Today, says Eichhorn, it is relatively difficult and time consuming for patients to get their own medical records or to move them from one provider to another.
“To move your data from one doctor to another or to claim it yourself you must go to the doctor’s office, and show identification to prove your identity,” he says. “You must then complete and sign an authorization form that indicates how many years of your medical data that you want and where it will be sent. By regulation, the provider is permitted to charge you $1 per page for this service. The provider has 30 days to provide a paper or an EHR to you or to the new provider. The information is provided as it exists in the file. Images, X-rays, blood work reports, and physician’s notes are provided without any expanded explanation.”
There is evidence that indicates that patients with better access to their data are more engaged, have better outcomes, incur lower costs, and enjoy a better healthcare experience, according to Stem. “Essentially, democratizing healthcare data supports healthcare executives’ pursuit of their Triple Aim goals,” she says.
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Experts share their takeaways from the proposed rules.
“These rules could create new interesting business opportunities or disruptive market changing chaos. If you manage patient records this would create new opportunities, responsibilities, and challenges to improve transparency and clarity for patients to understand and make important medical decisions.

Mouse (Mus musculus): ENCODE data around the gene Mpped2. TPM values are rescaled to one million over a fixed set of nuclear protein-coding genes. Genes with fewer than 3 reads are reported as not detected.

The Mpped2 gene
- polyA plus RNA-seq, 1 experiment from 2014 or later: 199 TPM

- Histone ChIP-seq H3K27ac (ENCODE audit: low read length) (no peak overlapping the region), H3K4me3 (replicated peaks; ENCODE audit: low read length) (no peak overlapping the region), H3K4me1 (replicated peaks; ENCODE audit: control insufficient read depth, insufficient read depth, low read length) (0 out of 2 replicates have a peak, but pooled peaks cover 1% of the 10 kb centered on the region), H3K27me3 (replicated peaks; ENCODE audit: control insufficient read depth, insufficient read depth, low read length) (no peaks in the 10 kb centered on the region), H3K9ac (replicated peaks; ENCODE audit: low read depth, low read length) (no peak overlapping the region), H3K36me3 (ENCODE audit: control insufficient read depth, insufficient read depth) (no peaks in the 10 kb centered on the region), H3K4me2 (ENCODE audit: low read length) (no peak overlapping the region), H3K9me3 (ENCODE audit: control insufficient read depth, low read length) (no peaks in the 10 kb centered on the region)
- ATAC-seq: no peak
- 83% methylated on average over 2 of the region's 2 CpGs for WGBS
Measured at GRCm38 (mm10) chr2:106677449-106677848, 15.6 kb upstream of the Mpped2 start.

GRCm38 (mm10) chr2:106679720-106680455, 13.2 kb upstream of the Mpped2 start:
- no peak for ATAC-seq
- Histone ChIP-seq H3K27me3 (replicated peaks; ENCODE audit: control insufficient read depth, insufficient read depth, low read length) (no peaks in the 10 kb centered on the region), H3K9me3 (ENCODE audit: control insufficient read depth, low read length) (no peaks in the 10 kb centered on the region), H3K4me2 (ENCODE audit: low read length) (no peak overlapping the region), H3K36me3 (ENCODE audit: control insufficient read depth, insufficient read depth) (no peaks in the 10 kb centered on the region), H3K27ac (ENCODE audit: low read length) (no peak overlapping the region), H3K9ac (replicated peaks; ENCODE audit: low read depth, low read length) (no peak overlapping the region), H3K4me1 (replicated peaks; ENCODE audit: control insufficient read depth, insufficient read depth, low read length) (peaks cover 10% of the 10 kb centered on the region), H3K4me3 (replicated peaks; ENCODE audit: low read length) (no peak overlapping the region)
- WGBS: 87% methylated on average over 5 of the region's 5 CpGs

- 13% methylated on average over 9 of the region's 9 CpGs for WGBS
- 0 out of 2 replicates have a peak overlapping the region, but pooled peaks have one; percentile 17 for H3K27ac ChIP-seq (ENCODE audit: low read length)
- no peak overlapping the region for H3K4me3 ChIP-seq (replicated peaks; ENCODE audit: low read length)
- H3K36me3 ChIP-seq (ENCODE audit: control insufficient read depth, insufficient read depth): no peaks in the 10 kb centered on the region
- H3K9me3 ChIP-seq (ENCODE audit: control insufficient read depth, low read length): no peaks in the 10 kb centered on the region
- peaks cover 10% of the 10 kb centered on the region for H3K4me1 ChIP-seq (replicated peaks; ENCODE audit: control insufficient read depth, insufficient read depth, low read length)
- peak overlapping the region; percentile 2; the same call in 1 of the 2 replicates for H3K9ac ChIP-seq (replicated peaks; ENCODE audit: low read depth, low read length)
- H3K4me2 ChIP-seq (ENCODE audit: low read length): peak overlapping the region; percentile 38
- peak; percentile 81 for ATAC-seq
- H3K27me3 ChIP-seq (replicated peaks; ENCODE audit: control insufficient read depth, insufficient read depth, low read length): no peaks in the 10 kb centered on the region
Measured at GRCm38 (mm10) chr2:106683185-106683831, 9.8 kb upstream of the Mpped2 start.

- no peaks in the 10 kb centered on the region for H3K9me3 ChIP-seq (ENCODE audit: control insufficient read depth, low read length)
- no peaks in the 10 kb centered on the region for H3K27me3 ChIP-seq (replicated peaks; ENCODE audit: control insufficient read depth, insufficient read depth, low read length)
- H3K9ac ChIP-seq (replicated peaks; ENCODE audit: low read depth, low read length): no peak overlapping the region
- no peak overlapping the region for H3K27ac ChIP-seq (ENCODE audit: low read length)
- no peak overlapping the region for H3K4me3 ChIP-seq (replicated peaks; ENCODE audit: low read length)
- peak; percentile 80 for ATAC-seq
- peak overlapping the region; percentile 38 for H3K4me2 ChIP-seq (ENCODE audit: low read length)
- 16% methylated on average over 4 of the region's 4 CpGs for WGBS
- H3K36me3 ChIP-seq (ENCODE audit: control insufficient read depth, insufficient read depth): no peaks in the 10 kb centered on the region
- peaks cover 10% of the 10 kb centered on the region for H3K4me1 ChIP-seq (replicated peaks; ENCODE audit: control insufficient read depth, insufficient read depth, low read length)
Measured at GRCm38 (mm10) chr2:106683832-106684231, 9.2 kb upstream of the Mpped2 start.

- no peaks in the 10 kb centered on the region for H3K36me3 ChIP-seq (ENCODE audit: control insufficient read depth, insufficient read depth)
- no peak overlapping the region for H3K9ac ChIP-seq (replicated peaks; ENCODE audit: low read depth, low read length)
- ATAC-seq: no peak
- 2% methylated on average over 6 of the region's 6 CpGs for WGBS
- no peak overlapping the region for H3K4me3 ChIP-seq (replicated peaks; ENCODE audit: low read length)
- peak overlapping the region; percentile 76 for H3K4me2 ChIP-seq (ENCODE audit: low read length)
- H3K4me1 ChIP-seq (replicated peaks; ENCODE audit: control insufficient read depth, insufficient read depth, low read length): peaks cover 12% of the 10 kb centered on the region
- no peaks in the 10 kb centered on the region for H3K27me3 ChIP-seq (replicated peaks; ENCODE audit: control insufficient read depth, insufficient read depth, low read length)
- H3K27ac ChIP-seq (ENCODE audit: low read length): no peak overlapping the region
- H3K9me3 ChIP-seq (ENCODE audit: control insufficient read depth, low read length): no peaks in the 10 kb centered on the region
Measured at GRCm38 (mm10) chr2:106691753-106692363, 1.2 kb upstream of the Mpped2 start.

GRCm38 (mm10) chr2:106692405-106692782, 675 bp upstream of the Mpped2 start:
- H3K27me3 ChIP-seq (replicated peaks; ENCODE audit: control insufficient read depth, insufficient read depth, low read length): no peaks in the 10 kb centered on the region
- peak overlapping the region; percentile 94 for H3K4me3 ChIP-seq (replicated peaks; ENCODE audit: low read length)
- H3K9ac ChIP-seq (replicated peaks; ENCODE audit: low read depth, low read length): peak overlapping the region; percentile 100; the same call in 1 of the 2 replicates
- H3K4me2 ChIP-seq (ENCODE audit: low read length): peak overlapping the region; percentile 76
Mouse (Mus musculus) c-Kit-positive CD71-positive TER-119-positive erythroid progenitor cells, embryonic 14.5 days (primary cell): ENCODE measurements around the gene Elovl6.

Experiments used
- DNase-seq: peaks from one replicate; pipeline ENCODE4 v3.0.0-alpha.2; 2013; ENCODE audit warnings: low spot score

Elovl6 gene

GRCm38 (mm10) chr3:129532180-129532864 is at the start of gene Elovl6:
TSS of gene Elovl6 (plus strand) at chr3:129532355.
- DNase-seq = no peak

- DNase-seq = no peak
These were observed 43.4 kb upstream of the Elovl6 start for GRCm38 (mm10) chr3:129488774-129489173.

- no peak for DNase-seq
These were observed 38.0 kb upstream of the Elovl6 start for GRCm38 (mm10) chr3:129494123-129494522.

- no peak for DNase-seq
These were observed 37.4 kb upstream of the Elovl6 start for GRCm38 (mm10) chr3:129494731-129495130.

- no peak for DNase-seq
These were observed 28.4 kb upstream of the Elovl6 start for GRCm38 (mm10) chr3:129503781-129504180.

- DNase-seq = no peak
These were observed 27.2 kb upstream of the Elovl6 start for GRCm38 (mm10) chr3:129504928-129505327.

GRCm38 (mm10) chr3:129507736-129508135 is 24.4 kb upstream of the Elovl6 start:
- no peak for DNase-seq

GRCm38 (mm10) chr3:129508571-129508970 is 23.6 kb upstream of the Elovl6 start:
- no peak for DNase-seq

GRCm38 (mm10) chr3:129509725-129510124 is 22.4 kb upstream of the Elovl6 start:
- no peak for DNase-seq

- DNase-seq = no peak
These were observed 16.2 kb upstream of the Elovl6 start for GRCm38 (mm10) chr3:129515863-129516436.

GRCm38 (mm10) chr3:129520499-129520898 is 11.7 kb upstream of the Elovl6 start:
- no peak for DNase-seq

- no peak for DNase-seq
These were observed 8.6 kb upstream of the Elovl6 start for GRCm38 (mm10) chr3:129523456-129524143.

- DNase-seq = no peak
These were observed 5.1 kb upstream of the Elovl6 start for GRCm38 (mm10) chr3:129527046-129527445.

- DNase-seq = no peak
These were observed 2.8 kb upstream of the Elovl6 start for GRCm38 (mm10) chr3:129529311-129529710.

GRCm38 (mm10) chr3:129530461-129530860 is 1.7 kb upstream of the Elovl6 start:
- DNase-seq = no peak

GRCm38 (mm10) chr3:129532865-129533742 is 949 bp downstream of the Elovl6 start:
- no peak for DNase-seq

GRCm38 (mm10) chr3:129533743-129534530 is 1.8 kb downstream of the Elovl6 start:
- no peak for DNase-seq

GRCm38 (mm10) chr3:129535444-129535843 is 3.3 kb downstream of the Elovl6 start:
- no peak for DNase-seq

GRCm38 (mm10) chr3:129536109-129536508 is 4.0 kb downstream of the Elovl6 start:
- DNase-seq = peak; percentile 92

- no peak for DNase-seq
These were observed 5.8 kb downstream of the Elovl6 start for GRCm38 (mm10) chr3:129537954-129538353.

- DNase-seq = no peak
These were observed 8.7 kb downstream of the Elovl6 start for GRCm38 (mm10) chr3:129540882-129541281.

“Executives at EHR companies will need to develop open-source systems to meet the ONC requirements. They will need to develop new services to compete for physician and hospital business in an open source environment.
“As the open source requirements for EHRs are met, it will be easier for doctors and hospitals to move from one EHR to another than it is today. This will put new pressure on developing new features and benefits for these systems to maintain their customer bases. The CMS requirement for health insurers to provide their data to their customers who can then share this information with anyone including other insurance companies will create new competitive issues for these companies to manage in the future.”
“Providers will continue to be challenged with increasing involvement of patients and now additional parties in the active management and use of their healthcare data. Executives need to be sure that this is taken into consideration in their short- and long-term strategic planning to ensure they aren’t left behind and remain relevant to how and why patients are using and sharing their information with those external to the traditional healthcare system.